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Hounsfield Units for Assessing Bone Mineral Density and Strength: A Tool for Osteoporosis Management

Schreiber, Joseph J. MD; Anderson, Paul A. MD; Rosas, Humberto G. MD; Buchholz, Avery L. MD; Au, Anthony G. PhD

Journal of Bone & Joint Surgery - American Volume: 1 June 2011 - Volume 93 - Issue 11 - p 1057–1063
doi: 10.2106/JBJS.J.00160
Scientific Articles
Supplementary Content

Background: Measurements obtained from clinical computed tomography examinations may yield information leading to the diagnosis of decreased bone mineral density, without added expense to the patient. The purpose of the present study was to determine if Hounsfield units, a standardized computed tomography attenuation coefficient, correlate with bone mineral density and compressive strength.

Methods: Twenty-five patients (including eighteen female and seven male patients with a mean age of 71.3 years) undergoing both lumbar spine dual x-ray absorptiometry scans and computed tomography imaging were evaluated to determine if Hounsfield units correlated with bone mineral density and T-scores. Normative data were generated from lumbar spine computed tomography examinations for eighty consecutive trauma patients and were stratified by age and sex. Separately, polyurethane foam blocks of varying densities were imaged with computed tomography and were subjected to mechanical testing to determine compressive strength. Compressive strength values and Hounsfield units were analyzed for correlation.

Results: Significant correlations were found between Hounsfield units and bone mineral density, age, and T-scores and between Hounsfield units and compressive strength (p < 0.001).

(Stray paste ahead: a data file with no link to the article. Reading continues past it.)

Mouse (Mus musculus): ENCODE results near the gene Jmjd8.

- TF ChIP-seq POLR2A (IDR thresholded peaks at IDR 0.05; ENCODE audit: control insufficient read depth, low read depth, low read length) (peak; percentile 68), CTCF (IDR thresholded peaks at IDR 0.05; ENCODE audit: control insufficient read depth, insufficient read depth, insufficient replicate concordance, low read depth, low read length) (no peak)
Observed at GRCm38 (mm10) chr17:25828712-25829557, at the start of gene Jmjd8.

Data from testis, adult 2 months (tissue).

Conclusions: Hounsfield units obtained from clinical computed tomography scans that are made for other purposes correlate with dual x-ray absorptiometry scores as well as compressive strengths based on osseous models and potentially provide an alternative method for determining regional bone mineral density at no additional cost to the patient. The information could conceivably be applied toward fracture risk assessment, diagnosis of osteoporosis, and early initiation of needed treatment.

Clinical Relevance: These data may have utility for the diagnosis and treatment of osteoporosis.

1Hospital for Special Surgery, 535 East 70th Street, New York, NY 10021

2University of Wisconsin School of Medicine and Public Health (A.L.B.) and Department of Orthopedics & Rehabilitation (P.A.A.), UWMF Centennial Building, 1685 Highland Avenue, 6th Floor, Madison, WI 53705-2281. E-mail address for P.A. Anderson: anderson@ortho.wisc.edu

3Department of Radiology, University of Wisconsin, Box 3252 Clinical Science Center-E3, 600 Highland Avenue, Madison, WI 53792

4Department of Mechanical Engineering, University of Wisconsin, 3046 Mechanical Engineering Building, 1513 University Avenue, Madison, WI 53706

Copyright 2011 by The Journal of Bone and Joint Surgery, Incorporated
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